The Review is In

No sex, still worthy: Once is a weird love musical that somehow makes you fall for it (slowly)

No sex, still worthy: Once is a weird love musical that wins in end

Once Tour Company
Broadway at the Hobby Center presents Once through Sunday. Tickets start at $40 and can be purchased online or by calling 800-952-6560. Photo © Joan Marcus
Once Tour Company
Stuart Ward as Guy and Dani de Wall as Girl in Once. Photo © Joan Marcus
Once Tour Company
The show is a stage adaptation of the 2007 namesake film. Photo © Joan Marcus
Once Tour Company
Ward and de Wall save the day and render Once into an introspective journey that will stay with you for a long time. Photo © Joan Marcus
Once Tour Company
A collection of mirrors brings the audience into the performance space. Photo © Joan Marcus
Once Tour Company
Once Tour Company
Once Tour Company
Once Tour Company
Once Tour Company

There's always that one night owl at the bar — you know the one — with a loud flamboyant personality, the life of the party surrounded by a large throng of besties. Immaculately dressed and well put together, this person is great fun if you're in this inner circle, obnoxious if you aren't.

Then there's the complete opposite character, usually sitting at the edge of the counter — a loner quiet type, quiet but interesting. A little disheveled, rough around the edges, shirt untucked, drinking an obscure craft beer and minding his or her own business. Chances are two or three stools next to this guest are empty.

This person is hard to read but not impossible to approach. Although if you do approach, which may feel weird at first, you're in for an amazing story that just might change your life — despite the many awkward silences as you strive to keep the conversation going.

Emphasis on the many — oh so many — awkward silent pauses.

 One of my art colleagues described Once as Rent without AIDS or La bohème without tuberculosis.

If musicals had stereotypical bar personalities, then Once would be the latter. Forget about scoring a date for an all-night romp. Too many issues, but worth the time invested in making a genuine connection and "Falling Slowly" (the Oscar-winning theme song) not in love with Once, but feeling deep affection for it.

Those with a penchant for flashy sets, elaborate costumes, spectacular lighting, rambunctious music and fabulous choreography should find someone else with whom to share a cocktail as Once is nothing of the sort.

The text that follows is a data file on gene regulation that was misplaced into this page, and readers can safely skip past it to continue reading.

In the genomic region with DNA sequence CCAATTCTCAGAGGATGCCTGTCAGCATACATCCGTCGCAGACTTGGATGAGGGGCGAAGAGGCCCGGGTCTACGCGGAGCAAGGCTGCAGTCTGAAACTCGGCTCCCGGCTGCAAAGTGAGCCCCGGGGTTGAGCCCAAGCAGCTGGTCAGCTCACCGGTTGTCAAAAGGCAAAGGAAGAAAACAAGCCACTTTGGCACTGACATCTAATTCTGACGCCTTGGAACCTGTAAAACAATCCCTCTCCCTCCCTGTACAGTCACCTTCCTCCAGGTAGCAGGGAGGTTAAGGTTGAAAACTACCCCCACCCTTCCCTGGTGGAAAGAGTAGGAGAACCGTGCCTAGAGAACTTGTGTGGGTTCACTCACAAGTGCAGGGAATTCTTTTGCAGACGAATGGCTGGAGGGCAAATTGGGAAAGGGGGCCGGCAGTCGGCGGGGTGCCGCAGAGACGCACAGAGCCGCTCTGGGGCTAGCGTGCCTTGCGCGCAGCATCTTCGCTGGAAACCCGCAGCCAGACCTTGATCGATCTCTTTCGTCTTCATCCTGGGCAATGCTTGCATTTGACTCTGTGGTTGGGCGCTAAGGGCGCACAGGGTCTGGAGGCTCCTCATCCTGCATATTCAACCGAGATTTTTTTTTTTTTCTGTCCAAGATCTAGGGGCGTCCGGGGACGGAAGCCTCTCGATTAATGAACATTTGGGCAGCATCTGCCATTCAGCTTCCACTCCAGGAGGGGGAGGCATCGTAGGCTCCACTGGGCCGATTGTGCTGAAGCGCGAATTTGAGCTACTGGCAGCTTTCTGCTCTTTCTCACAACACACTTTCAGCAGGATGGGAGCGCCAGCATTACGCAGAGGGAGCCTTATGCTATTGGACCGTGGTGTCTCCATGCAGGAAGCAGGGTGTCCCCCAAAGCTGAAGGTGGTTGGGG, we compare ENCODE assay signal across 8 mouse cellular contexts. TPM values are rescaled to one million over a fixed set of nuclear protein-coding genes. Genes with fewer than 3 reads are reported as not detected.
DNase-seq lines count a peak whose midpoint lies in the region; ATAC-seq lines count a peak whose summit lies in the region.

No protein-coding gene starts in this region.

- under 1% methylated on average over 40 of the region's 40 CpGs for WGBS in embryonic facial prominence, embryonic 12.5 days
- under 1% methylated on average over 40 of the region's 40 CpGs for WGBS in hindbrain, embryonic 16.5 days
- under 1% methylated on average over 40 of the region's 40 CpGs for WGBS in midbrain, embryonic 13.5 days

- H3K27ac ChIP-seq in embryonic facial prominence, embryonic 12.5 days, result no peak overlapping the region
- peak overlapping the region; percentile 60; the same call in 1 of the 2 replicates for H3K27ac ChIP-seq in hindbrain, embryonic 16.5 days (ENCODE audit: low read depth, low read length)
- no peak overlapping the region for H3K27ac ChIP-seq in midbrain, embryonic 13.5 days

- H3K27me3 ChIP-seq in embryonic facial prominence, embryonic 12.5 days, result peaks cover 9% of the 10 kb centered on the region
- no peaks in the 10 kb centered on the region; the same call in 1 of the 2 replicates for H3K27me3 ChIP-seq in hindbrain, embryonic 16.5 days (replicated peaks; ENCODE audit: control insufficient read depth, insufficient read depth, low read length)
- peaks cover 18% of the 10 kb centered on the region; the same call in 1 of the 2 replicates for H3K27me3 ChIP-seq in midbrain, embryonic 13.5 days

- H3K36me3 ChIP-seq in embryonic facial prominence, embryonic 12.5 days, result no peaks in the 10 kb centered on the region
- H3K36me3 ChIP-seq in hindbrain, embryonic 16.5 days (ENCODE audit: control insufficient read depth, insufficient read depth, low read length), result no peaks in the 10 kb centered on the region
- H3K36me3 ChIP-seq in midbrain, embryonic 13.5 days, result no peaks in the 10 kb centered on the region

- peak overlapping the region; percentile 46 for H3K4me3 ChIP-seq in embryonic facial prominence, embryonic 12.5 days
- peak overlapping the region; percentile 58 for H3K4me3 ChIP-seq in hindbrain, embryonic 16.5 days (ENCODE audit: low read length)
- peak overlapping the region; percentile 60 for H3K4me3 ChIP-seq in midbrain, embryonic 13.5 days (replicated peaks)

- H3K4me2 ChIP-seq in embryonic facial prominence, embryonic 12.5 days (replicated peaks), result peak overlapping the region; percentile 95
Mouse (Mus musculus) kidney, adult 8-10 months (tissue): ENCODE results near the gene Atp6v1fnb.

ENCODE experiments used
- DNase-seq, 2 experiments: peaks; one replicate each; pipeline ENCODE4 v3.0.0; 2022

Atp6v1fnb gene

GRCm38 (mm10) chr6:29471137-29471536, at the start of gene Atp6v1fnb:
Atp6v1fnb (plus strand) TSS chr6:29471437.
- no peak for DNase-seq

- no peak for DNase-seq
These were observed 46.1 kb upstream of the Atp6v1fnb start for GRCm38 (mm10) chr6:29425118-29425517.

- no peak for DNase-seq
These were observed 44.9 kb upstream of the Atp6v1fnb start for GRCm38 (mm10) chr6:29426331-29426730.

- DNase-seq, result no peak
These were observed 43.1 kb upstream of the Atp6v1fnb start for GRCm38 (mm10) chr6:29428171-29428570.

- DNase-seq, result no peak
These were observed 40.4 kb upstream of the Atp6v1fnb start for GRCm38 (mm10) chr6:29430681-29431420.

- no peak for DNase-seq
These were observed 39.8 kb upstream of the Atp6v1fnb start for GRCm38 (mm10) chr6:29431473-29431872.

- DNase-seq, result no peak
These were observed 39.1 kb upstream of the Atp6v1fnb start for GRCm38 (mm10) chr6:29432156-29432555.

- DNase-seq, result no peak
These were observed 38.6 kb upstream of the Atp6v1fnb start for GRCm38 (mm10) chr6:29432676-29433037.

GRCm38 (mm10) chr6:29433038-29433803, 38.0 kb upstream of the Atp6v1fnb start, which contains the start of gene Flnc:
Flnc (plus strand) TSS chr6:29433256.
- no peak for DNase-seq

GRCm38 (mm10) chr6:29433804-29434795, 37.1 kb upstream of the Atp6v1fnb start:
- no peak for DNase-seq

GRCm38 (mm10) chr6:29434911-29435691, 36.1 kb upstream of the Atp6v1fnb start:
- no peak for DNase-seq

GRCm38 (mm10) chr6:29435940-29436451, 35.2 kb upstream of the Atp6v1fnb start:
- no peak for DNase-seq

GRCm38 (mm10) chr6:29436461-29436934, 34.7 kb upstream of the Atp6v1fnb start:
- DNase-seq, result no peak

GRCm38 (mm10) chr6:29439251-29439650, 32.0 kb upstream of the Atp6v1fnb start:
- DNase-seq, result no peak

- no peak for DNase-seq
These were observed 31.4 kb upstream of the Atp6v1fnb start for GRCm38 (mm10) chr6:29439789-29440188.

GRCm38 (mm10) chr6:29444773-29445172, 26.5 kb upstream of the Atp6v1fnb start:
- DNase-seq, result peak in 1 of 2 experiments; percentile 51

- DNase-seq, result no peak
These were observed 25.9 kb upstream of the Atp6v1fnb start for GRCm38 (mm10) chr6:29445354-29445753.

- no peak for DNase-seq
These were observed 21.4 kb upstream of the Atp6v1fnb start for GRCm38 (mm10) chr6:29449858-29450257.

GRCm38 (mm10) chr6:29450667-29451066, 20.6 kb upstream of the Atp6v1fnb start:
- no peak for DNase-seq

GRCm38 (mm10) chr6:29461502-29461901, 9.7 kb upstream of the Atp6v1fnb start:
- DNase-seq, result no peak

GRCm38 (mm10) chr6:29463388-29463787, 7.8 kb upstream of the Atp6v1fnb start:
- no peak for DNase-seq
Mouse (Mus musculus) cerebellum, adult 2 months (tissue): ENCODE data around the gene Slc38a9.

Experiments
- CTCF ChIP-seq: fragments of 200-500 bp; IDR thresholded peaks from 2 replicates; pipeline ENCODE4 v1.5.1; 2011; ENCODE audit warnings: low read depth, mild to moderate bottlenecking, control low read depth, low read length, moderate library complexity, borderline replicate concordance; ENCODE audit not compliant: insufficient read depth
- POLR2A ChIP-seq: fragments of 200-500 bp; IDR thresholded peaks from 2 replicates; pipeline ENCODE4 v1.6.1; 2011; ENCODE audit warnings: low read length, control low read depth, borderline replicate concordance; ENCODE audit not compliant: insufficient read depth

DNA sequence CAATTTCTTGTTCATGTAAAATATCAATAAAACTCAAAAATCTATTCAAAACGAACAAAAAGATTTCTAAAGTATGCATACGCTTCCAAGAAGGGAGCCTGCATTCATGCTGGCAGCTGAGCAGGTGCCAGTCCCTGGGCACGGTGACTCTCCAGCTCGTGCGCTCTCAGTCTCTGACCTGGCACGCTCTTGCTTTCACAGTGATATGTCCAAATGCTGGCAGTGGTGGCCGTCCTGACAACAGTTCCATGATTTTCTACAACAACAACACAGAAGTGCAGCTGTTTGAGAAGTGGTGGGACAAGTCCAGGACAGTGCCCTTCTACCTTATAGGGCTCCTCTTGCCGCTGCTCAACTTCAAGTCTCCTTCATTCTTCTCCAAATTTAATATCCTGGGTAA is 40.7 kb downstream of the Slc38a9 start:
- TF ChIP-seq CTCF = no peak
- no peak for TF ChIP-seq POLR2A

The show, a stage adaptation of the 2007 namesake film, is a predictable tale of broken boy meets stronger-but-still-broken gal who help each other dig themselves out of their respective psychological holes in five days, approximately the same amount of time that the Broadway at the Hobby Center touring production plays in Houston.

Although the premise might seem weak, old, tired and overdone, the intimate tenor shifts this musical from what could never have been an ideal big spectacle into a personal singer/songwriter salon located in Dublin. A collection of mirrors hanging all around the back of the bar scene brings the audience into the performance space where music becomes a bartering currency.

 Once is an introspective journey that will stay with you for a long time.

One of my art colleagues described Once as Rent without AIDS or La bohème without tuberculosis.

The ailment in this case is a shattered spirit, unrequited love and a broken heart. Guy, a musician who fixes vacuum cleaners for a living, is one big depressed hot mess until he meets Girl, a Czech woman who's serious about calling Guy gently on his bullshit. Things get complicated when we learn that Guy has strong feelings for his ex who's living in New York City, and that Girl is in a screwed up marriage and has a daughter.

Girl and Guy do fall in love with each other but they express their feelings for each other at different times. For a fleeting moment, they imagine what life may be like if they eloped from Dublin to New York, which, of course, never happens. They don't even kiss or, as Girl says, no hanky panky.

If it were not for the soulful indie music that tugs at the heartstrings plus the right dose of comic relief, Once would be a two-and-a-half hour bore, a modern version of Tristan and Isolde in which no one gets lucky — audience included. Thankfully, the stirring melodies sung by Stuart Ward as Guy and Dani de Wall as Girl save the day and render Once into an introspective journey that will stay with you for a long time.

Like that random person at a bar who you'll never see again but still manages to change how you look at life.

___

Broadway at the Hobby Center presents Once through Sunday. Tickets start at $40 and can be purchased online or by calling 800-952-6560.